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Blogs Comment on Threats to Repro Rights in Supreme Court's Next Term, Planned Parenthood Services for Men and Women, More

Blogs Comment on Threats to Repro Rights in Supreme Court's Next Term, Planned Parenthood Services for Men and Women, More

September 25, 2015 — Read the week's best commentary from bloggers at the Center for American Progress' "ThinkProgress," Bustle and more.

ABORTION RESTRICTIONS: "How the Supreme Court Could Destroy Reproductive Rights in One Term," Ian Millhiser, Center for American Progress' "ThinkProgress": The "Supreme Court term that begins next month is likely to do more to determine how much control women have over their own bodies than any term since the justices decided Roe v. Wade," Millhiser writes. For example, he notes that if the Supreme Court interprets its 2007 ruling in Gonzales v. Carhart to uphold Texas' contested admitting privileges and ambulatory surgical center requirements, "it is unlikely that much, if any, of Roe will survive -- as states will be free to restrict abortion so long as they are creative enough to come up with some sort of explanation for the restriction that claims it will have some positive impact on women's health." He also notes that the Supreme Court will rule on "just how deeply Hobby Lobby will cut into women's ability to obtain birth control coverage" when it likely considers a case over the federal contraceptive coverage rules' accommodation process for not-for-profits that hold themselves out as religious. Further, Millhiser notes that the high court might also consider a third case, Stormans v. Wiesman, which "concerns a Washington law that permits individual pharmacists to refuse to fill a particular prescription 'so long as another pharmacist working for the pharmacy provides timely delivery,' but that does not generally allow the pharmacy itself to refuse a prescription 'even if the owner of the pharmacy has a religious objection.'" Millhiser writes, "If the justices take the Stormans case, they could potentially write Hobby Lobby's standard into the Constitution itself," which "could give sweeping rights to religious objectors who do not want to comply with state law, while also making it impossible for Congress to roll back the Hobby Lobby decision through ordinary legislation" (Millhiser, "ThinkProgress," Center for American Progress, 9/22).

What others are saying about abortion restrictions:

~ "April Salazar's Abortion Story Is Exactly Why 20-Week Abortion Bans Are Completely Inhumane -- VIDEO," Josephine Yurcaba, Bustle.

ABORTION-RIGHTS MOVEMENT: "Jack Antonoff & Planned Parenthood Show How Important the Organization Is to Both Women & Men in a Fun Way," Allyson Koerner, Bustle: "Like his girlfriend Lena Dunham, fun. singer Jack Antonoff is teaming up with Planned Parenthood and Refinery29 to not only prove how beneficial the organization is, but to also show that the nonprofit offers options for both women and men," Koerner writes. According to Koerner, "The Grammy-winning singer filmed a video produced by Dunham for the Her Shorts video series from Planned Parenthood and Refinery29, which shows him trying to write a song about the services Planned Parenthood offers men," featuring "Alex Karpovsky from Girls, actor and comedian John Early, and Saturday Night Live's Sasheer Zamata." Koerner explains, "Though the skit is lighthearted, they're trying to make a serious point: Planned Parenthood offers care, services and information to men, women and children." She notes that the video's timing coincided with the House's passage of a bill (HR 3134) defunding the organization, concluding, "Through this video, Antonoff hopes that others will listen and see just how important Planned Parenthood is to our nation" (Koerner, Bustle, 9/22).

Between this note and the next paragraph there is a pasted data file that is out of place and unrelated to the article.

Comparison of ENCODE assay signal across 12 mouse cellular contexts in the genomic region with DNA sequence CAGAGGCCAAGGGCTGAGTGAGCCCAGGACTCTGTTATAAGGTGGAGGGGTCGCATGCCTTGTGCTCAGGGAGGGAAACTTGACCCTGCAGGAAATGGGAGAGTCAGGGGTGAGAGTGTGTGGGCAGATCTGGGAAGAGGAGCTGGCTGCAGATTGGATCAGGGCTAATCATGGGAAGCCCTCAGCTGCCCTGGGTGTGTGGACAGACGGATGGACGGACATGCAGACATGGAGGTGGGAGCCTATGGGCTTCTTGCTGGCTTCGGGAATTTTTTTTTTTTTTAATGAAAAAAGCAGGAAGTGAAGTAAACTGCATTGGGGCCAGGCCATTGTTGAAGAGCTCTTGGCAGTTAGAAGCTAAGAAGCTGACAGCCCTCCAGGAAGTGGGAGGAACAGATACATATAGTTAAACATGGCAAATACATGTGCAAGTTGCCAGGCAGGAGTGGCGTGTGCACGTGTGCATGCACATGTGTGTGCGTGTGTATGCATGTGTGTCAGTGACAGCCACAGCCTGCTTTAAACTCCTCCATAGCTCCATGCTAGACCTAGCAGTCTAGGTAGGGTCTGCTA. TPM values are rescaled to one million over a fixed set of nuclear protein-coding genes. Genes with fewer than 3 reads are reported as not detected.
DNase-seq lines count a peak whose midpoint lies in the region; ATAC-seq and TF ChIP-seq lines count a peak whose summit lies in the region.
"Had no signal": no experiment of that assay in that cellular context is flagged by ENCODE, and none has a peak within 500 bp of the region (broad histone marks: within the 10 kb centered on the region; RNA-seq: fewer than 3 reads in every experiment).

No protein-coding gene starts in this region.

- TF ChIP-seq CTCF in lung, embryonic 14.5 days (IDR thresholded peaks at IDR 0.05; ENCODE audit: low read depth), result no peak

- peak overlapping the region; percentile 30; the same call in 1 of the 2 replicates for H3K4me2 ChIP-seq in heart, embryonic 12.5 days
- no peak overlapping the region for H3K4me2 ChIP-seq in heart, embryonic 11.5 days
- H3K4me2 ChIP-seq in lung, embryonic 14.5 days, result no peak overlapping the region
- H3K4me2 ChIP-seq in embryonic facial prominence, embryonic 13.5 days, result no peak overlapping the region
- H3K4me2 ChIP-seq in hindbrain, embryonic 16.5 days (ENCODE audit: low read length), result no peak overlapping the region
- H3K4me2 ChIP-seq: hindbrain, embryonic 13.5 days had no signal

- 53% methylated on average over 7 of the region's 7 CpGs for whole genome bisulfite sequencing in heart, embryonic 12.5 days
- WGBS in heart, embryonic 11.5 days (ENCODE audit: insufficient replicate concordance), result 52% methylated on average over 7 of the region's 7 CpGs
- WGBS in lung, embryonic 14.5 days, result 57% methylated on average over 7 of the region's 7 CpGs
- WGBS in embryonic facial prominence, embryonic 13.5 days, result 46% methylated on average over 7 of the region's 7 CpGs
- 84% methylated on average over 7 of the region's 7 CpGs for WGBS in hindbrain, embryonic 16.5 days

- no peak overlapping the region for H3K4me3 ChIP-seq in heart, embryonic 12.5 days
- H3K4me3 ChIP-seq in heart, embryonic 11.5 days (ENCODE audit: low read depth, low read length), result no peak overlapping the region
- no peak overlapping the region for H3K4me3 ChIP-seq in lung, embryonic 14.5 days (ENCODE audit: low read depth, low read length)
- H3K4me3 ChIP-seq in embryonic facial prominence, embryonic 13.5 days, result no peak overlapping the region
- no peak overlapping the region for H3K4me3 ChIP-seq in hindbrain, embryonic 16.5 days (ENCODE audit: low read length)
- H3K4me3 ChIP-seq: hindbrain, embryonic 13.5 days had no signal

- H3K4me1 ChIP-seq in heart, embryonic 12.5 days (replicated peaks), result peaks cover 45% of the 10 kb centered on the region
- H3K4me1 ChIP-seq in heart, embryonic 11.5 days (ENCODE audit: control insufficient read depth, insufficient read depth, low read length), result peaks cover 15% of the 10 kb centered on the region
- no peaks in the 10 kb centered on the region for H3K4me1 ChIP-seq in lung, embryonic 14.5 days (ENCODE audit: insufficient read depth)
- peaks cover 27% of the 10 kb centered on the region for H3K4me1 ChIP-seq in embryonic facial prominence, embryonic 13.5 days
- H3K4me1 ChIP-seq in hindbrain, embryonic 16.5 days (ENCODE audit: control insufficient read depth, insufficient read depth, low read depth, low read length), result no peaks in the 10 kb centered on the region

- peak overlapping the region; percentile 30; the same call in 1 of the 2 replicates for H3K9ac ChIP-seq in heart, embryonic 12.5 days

What others are saying about the abortion-rights movement:

~ "Bill Nye on Reproductive Rights Emphasizes the Need To Stop Telling Women What To Do With Our Own Bodies -- VIDEO," Emma Cueto, Bustle.

~ "Phoebe Wahl's 'GRAY AREA' Zine Honors the Complexities of Unplanned Pregnancy & Shows Why Planned Parenthood Is so Important," Suzannah Weiss, Bustle.

RELIGION: "A Catholic Hospital Says It's 'Evil' for Me To Get my Tubes Tied," Jessica Mann, Daily Beast: "Next month, my doctor will put me to sleep to deliver my third child via C-section, and there's a chance I may never wake up," Mann writes, explaining that because she has brain tumors, delivering vaginally or undergoing anesthesia potentially could kill her. She writes that her doctors recommended she undergo tubal ligation after the c-section "to mitigate the risk," since she will already be in surgery. Her hospital, Genesys Regional Medical Center, "denied [Mann] this routine procedure" because it is sponsored by the U.S. Conference of Catholic Bishops, whose Ethical and Religious Directives for Health Care Services forbid the procedure. According to Mann, the hospital denied her request for the procedure twice, even though her "situation should be allowed under church teaching." Noting that other birth control options are too risky with her condition, Mann writes that she is "due in less than a month" and if the hospital does not reverse its decision today, she and the American Civil Liberties Union "plan to file formal complaints with the Civil Rights Department and a state agency" (Mann, Daily Beast, 9/23).